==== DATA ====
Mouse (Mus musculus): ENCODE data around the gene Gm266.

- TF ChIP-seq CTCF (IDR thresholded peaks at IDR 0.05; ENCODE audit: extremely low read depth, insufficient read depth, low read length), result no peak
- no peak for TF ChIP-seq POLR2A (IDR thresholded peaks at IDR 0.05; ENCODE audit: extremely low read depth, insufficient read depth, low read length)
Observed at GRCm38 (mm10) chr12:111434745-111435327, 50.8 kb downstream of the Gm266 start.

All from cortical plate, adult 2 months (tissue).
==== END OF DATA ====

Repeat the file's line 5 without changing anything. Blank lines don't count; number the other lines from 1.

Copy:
All from cortical plate, adult 2 months (tissue).